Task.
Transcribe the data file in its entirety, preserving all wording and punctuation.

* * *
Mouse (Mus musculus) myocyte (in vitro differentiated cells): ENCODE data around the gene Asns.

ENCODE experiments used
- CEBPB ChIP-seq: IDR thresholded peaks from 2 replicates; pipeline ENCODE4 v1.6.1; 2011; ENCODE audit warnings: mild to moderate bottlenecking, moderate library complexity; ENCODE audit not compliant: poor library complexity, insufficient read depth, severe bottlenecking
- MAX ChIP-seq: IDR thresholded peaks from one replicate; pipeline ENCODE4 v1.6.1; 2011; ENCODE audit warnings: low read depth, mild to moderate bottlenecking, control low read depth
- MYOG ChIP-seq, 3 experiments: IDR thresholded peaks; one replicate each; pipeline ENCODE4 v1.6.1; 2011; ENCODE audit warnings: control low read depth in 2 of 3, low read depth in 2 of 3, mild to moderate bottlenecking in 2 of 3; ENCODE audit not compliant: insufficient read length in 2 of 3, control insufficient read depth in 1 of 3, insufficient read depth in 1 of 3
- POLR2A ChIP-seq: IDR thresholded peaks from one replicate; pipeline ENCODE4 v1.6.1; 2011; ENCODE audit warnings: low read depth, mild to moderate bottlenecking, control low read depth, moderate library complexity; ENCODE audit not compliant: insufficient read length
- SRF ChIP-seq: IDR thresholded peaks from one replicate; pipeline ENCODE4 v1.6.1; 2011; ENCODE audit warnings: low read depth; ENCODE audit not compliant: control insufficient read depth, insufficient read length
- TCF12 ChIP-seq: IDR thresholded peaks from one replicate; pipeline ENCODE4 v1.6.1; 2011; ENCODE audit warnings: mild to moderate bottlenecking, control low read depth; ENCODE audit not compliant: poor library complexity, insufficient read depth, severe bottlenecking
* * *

Mouse (Mus musculus) myocyte (in vitro differentiated cells): ENCODE data around the gene Asns.

ENCODE experiments used
- CEBPB ChIP-seq: IDR thresholded peaks from 2 replicates; pipeline ENCODE4 v1.6.1; 2011; ENCODE audit warnings: mild to moderate bottlenecking, moderate library complexity; ENCODE audit not compliant: poor library complexity, insufficient read depth, severe bottlenecking
- MAX ChIP-seq: IDR thresholded peaks from one replicate; pipeline ENCODE4 v1.6.1; 2011; ENCODE audit warnings: low read depth, mild to moderate bottlenecking, control low read depth
- MYOG ChIP-seq, 3 experiments: IDR thresholded peaks; one replicate each; pipeline ENCODE4 v1.6.1; 2011; ENCODE audit warnings: control low read depth in 2 of 3, low read depth in 2 of 3, mild to moderate bottlenecking in 2 of 3; ENCODE audit not compliant: insufficient read length in 2 of 3, control insufficient read depth in 1 of 3, insufficient read depth in 1 of 3
- POLR2A ChIP-seq: IDR thresholded peaks from one replicate; pipeline ENCODE4 v1.6.1; 2011; ENCODE audit warnings: low read depth, mild to moderate bottlenecking, control low read depth, moderate library complexity; ENCODE audit not compliant: insufficient read length
- SRF ChIP-seq: IDR thresholded peaks from one replicate; pipeline ENCODE4 v1.6.1; 2011; ENCODE audit warnings: low read depth; ENCODE audit not compliant: control insufficient read depth, insufficient read length
- TCF12 ChIP-seq: IDR thresholded peaks from one replicate; pipeline ENCODE4 v1.6.1; 2011; ENCODE audit warnings: mild to moderate bottlenecking, control low read depth; ENCODE audit not compliant: poor library complexity, insufficient read depth, severe bottlenecking